This story by Will Hazell in the TES 21st February 2018

School-based teacher trainers also warn planned changes ‘may lead to a devaluing of our provision in international circles’

Plans to award qualified teacher status (QTS) after three years of training could have a “disastrous” impact on recruitment, school-based teacher trainers have warned.

The National Association of School-Based Teacher Trainers (NASBTT) also said that moving to a three-year QTS could “devalue” the status of current teachers.

The Department for Education is currently consulting on proposals for “strengthening QTS”.

In December it suggested that rather than being awarded QTS after completing a year of initial teacher training as is currently the case, teachers could instead receive QTS after three years of training, including a two-year induction period working within a school.

‘We may lose applicants’

In its response to the consultation, the NASBTT said it supported a longer induction period for new teachers, but added: “The language used around these proposals needs to be carefully considered so that unintended consequences are avoided.

“If prospective entrants to the profession see what was a one-year process suddenly appearing to be a three-year ‘marathon’, we may lose applicants which would be disastrous.”

The response goes on: “It is for this reason that we are so strongly advocating for QTS to remain where it is.

“It is well understood and widely recognised – and moving this may well result in confusion and discomfort.

“It may also devalue those that already hold QTS and lead to greater negative messages about and within the profession at a time where, more than ever, we need positive messages to be disseminated.”

NASBTT’s response follows a similar warning from the Universities’ Council for the Education of Teachers yesterday.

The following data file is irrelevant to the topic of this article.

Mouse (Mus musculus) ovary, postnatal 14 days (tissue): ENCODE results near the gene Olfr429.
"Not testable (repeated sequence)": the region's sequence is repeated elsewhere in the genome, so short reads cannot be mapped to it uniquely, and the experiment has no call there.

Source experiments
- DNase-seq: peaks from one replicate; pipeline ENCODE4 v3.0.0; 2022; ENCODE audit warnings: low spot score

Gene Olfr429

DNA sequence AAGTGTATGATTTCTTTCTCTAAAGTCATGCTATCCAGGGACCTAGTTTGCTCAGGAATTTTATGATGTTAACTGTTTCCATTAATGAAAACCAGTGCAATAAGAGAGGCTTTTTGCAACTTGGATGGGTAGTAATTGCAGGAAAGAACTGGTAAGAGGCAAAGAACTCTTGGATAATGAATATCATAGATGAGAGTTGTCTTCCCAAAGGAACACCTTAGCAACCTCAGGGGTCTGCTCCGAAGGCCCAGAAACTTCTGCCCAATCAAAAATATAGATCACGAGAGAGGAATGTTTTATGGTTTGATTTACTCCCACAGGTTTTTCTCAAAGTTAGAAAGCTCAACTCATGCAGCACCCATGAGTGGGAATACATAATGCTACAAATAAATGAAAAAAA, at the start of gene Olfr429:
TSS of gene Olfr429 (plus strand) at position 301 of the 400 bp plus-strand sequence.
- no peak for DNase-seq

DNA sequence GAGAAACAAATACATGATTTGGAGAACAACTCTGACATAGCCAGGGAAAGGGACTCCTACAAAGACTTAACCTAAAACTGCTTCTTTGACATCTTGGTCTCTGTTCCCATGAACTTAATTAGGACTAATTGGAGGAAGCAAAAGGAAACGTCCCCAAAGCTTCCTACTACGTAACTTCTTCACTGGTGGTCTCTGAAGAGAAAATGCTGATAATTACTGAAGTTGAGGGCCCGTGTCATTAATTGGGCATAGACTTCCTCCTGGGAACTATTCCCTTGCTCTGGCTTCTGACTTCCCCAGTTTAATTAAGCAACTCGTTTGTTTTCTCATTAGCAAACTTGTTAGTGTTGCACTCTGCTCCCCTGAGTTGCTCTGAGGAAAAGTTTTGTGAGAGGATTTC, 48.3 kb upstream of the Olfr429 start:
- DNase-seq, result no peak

QTS confusion

While it was also supportive of extending the induction period for new teachers, the UCET warned that a perception that the “final” award of QTS is being delayed could dissuade people from entering the profession.

The government has suggested that the completion of initial teacher training could be marked with a new term, such as “Provisional QTS”.

However, NASBTT said this could cause “confusion” which “may lead to a devaluing of our provision in international circles”.

Instead, it suggests QTS should remain where it is but “Endorsed QTS” should be awarded at the end of an extended induction period.

NASBTT also said that the government’s plans to improve the quality of continuing professional development relied on central funding.

“What is absolutely clear is that schools do not currently have the finances to support additional CPD for staff nor the reduction in timetables proposed for the extended induction period,” the response states.

“For any of these proposals to be successful, funding must be committed which allows schools to commit time and resource into developing their staff.

“If left unfunded, the strain on schools would be too great and these proposals will have no chance of success.”

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